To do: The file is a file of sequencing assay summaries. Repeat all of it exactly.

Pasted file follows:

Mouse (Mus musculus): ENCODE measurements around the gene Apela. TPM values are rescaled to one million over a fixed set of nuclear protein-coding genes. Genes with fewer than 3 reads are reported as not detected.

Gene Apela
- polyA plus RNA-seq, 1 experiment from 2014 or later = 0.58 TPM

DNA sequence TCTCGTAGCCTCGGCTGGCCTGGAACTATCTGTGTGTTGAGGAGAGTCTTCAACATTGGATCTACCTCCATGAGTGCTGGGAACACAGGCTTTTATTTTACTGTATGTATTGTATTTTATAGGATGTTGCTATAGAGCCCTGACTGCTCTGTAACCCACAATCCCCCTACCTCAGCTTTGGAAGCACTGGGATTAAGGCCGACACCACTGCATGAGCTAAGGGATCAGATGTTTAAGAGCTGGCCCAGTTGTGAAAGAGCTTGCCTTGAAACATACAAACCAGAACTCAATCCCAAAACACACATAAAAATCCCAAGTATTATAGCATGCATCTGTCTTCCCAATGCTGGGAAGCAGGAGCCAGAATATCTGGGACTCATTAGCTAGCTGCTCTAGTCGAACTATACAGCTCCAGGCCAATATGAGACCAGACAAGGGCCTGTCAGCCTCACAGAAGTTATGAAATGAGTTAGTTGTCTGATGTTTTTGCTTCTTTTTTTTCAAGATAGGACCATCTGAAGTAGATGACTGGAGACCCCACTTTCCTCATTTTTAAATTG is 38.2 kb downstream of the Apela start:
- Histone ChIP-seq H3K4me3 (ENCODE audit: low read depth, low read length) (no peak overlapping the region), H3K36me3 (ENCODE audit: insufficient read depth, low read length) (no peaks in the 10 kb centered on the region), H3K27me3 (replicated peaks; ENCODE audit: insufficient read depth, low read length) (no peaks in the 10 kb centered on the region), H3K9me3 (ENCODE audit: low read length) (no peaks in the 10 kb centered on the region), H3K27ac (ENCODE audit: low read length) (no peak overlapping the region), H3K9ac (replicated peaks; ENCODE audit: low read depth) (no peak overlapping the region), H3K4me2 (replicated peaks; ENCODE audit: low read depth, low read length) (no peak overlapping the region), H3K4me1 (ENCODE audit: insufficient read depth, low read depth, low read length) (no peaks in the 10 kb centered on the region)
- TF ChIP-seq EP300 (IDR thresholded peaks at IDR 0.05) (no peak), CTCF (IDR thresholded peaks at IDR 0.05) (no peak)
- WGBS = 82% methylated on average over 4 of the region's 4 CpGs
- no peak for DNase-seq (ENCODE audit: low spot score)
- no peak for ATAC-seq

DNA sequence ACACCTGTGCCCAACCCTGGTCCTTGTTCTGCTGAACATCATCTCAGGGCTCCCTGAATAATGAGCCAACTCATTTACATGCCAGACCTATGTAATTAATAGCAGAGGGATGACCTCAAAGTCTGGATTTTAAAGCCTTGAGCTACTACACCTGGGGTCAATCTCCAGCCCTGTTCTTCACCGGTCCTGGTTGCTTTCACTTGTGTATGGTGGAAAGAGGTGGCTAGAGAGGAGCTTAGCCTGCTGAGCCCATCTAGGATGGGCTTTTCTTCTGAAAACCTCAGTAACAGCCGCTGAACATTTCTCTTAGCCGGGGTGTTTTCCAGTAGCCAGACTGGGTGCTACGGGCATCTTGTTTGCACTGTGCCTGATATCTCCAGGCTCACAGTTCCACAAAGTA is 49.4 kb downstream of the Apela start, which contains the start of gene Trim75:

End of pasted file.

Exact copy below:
Mouse (Mus musculus): ENCODE measurements around the gene Apela. TPM values are rescaled to one million over a fixed set of nuclear protein-coding genes. Genes with fewer than 3 reads are reported as not detected.

Gene Apela
- polyA plus RNA-seq, 1 experiment from 2014 or later = 0.58 TPM

DNA sequence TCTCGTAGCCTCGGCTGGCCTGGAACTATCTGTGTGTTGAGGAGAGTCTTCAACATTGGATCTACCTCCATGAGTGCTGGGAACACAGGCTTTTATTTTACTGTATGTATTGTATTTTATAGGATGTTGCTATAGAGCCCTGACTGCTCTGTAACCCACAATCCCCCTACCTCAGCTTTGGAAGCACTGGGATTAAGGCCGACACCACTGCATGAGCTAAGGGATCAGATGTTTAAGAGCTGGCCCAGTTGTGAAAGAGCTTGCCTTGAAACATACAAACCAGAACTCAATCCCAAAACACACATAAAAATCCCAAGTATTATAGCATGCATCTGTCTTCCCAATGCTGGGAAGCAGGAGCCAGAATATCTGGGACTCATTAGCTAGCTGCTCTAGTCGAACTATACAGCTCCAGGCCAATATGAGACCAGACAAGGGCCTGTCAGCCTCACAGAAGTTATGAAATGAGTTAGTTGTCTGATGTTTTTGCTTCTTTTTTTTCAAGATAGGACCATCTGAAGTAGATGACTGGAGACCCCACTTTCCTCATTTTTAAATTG is 38.2 kb downstream of the Apela start:
- Histone ChIP-seq H3K4me3 (ENCODE audit: low read depth, low read length) (no peak overlapping the region), H3K36me3 (ENCODE audit: insufficient read depth, low read length) (no peaks in the 10 kb centered on the region), H3K27me3 (replicated peaks; ENCODE audit: insufficient read depth, low read length) (no peaks in the 10 kb centered on the region), H3K9me3 (ENCODE audit: low read length) (no peaks in the 10 kb centered on the region), H3K27ac (ENCODE audit: low read length) (no peak overlapping the region), H3K9ac (replicated peaks; ENCODE audit: low read depth) (no peak overlapping the region), H3K4me2 (replicated peaks; ENCODE audit: low read depth, low read length) (no peak overlapping the region), H3K4me1 (ENCODE audit: insufficient read depth, low read depth, low read length) (no peaks in the 10 kb centered on the region)
- TF ChIP-seq EP300 (IDR thresholded peaks at IDR 0.05) (no peak), CTCF (IDR thresholded peaks at IDR 0.05) (no peak)
- WGBS = 82% methylated on average over 4 of the region's 4 CpGs
- no peak for DNase-seq (ENCODE audit: low spot score)
- no peak for ATAC-seq

DNA sequence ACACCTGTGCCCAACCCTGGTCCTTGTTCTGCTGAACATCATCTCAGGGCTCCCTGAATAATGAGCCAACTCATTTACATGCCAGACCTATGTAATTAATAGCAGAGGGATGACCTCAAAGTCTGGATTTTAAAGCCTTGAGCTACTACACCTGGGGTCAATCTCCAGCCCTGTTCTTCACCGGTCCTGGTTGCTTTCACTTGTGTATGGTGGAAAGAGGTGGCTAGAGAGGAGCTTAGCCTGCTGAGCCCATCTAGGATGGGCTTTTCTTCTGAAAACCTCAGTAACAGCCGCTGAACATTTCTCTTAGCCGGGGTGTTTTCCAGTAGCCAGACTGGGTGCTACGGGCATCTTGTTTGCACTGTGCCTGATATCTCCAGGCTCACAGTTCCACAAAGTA is 49.4 kb downstream of the Apela start, which contains the start of gene Trim75: